Tables 5 and 6 provide comparisons between this study and the previous two Colquitt studies (1997, 2003) for the risk and insurance and actuarial groups in the areas of total citations, total non-self-citations, IIFs, and AIIFs. Among the risk and insurance journals, the most consistent pattern is found with the JRI. With the exception of the IIF in the 1997 study, the JRI was atop the rankings in every category for each of the three studies. Among the actuarial journals, the top three have remained fairly consistent, with IME and the AB being the highest ranking journals for most categories in each of the three studies and the NAAJ being the in the top three in most categories for this and the 2003 studies.

Article Results

Tables 7 through 10 provide information on the specific risk and insurance and actuarial articles most frequently cited by the sample journals. As was noted in Colquitt (1997), such information is useful to (1) researchers, who are interested in knowing the subjects, methodology, style, etc. that have been used in research deemed to be the most influential in recent years; (2) editors, who are making assessments on the research submitted for publication in their journals; and (3) those responsible for creating reading lists of the most influential research for their graduate-level seminars in risk and insurance and actuarial programs.

As was done in the previous Colquitt studies, we should highlight a point regarding an important limitation of a study conducted using these data. While this study accurately identifies many of the most influential risk and insurance and actuarial articles, it is possible that there are other highly influential risk and insurance and actuarial articles that were not published in any of the sample journals. For example, a risk and insurance article published in a highly regarded finance or business journal would not be identified in our study. So, while the tables provided do identify many of the risk and insurance and actuarial articles that have been the most influential in recent years, it will not constitute a comprehensive list of the most influential articles published.

Table 7 shows the list of the most frequently cited JRI articles published in each year from1990 through 2003.8 The most frequently cited articles are generally found between the years 1996 and 2000, with the exception being the frequently cited Mayers and Smith article published in 1994. A similar table was produced in both of the previous Colquitt (1997, 2003) studies. In these tables, there are 9 years that overlap between the first and second Colquitt studies and also the second Colquitt and the current study. Between the first and second Colquitt studies, there were 3 years (out of 9) where the same article was the most frequently cited for its year by both sample periods. However, between the second Colquitt and this study, there was only one article (out of nine) that was the most frequently cited for its year by both sample periods. The article that was the most frequently cited for its year in both the second Colquitt study and current study is Browne and Kim's 1993 article, "An International Analysis of Life Insurance Demand." The fact that so few articles are the most frequently cited for their year among the three studies speaks to the considerable change that takes place in research focus in a time period of only 5 years. Interestingly, several authors (Cummins, Derrig, Grosen, Jorgensen, and Phillips) were represented multiple times on the list.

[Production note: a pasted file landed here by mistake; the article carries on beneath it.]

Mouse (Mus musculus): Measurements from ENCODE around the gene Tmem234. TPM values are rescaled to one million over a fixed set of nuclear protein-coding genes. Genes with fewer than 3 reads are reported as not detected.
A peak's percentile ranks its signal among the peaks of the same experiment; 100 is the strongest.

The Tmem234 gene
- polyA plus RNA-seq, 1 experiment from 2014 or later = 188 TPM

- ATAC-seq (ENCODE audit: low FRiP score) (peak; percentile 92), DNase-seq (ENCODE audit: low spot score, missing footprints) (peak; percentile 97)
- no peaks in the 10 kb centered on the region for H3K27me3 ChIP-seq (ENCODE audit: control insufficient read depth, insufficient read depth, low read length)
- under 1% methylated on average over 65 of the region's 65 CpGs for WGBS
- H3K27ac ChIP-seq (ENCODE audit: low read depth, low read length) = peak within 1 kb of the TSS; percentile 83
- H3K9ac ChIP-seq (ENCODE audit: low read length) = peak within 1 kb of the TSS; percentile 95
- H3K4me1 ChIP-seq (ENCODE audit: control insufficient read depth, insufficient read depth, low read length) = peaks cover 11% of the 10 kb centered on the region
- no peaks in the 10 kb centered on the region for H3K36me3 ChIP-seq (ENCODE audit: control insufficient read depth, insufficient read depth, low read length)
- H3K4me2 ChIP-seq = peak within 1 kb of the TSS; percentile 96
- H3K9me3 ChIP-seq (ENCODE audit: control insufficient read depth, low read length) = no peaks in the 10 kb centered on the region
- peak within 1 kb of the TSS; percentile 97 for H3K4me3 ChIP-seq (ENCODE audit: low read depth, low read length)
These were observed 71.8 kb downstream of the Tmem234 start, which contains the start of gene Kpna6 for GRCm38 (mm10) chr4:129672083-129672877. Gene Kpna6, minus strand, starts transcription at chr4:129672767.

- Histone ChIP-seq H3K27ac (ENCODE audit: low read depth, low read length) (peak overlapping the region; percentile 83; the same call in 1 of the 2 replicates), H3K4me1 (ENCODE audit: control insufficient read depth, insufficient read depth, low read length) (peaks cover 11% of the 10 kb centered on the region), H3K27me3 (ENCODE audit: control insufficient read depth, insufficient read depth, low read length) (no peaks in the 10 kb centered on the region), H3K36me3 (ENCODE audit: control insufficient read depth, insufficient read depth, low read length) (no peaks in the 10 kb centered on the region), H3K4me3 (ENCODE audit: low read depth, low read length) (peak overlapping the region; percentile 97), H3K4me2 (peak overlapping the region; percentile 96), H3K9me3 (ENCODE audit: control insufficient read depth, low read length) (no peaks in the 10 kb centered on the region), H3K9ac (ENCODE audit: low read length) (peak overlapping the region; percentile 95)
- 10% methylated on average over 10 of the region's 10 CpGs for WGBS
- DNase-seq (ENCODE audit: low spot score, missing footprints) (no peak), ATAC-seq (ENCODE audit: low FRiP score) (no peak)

The JRI articles most frequently cited by the sample journals, regardless of the year published, are found in Table 8. The JRI article most frequently cited by the sample journals is Grosen and Jorgensen's 1997 article, "Valuation of Early Exercisable Interest Rate Guarantees." As was the case in the previous table, only one article appears in both this list and the corresponding list from the previous Colquitt (2003) study, that being Mayers and Smith's 1994 article, "Managerial Discretion, Regulation and Stock Insurer Ownership Structure." In contrast, between the first and second Colquitt studies, five articles appeared on both lists.

Again, most of the articles found in Table 8 were published during the mid to late 1990s. The most notable exception to this is the 1977 Boyle and Schwartz article, "Equilibrium Prices of Guarantees Under Equity-Linked Contracts: Two Approaches," which was tied for first as the most frequently cited JRI article during the 2001 to 2005 period. No author appears in this list more than once.

Table 9 provides a list of the articles from each of the risk and insurance and actuarial journals that were the most frequently cited by the sample journals. (9) Only three journals (the BAJ, the JRU, and the NAAJ) had the same article as its most frequently cited in the current study and the previous Colquitt (2003) study. The 1992 article, "Advances in Prospect Theory: Cumulative Representation of Uncertainty," by Tversky and Kahneman was the most frequently cited JRU article in both previous Colquitt studies and the current study. Authors that appear in multiple articles on the list are Grosen, Jorgensen, and Wang.

Table 10 contains the most frequently cited articles in any of the actuarial journals. (10) As further evidence of the NAAJ's impressive increase in influence in recent years, Gerber and Shiu's 1998 NAAJ article, "On the Time Value of Ruin" is the most frequently cited actuarial article with 47 citations (18 more than the second most frequently cited actuarial article). IMP is the most frequently represented journal on the list with six of the top 11 most frequently cited articles. The AB and the BAJ are represented with three and one article, respectively. Panjer's 1981 AB article, "Recursive Evaluation of a Family of Compound Distribution" is the only article that was on the corresponding list in the previous Colquitt (2003) study. Incidentally, it was also on the list of the most frequently cited actuarial articles in the first Colquitt (1997) study. Also, articles in the same issue of IMP, "The Concept of Comonotonicity in Actuarial Science and Finance: Theory" and "The Concept of Comonotonicity in Actuarial Science and Finance: Application," both by Dhaene et al. (2002), were numbers 2 and 5 on the list of the most frequently cited actuarial articles.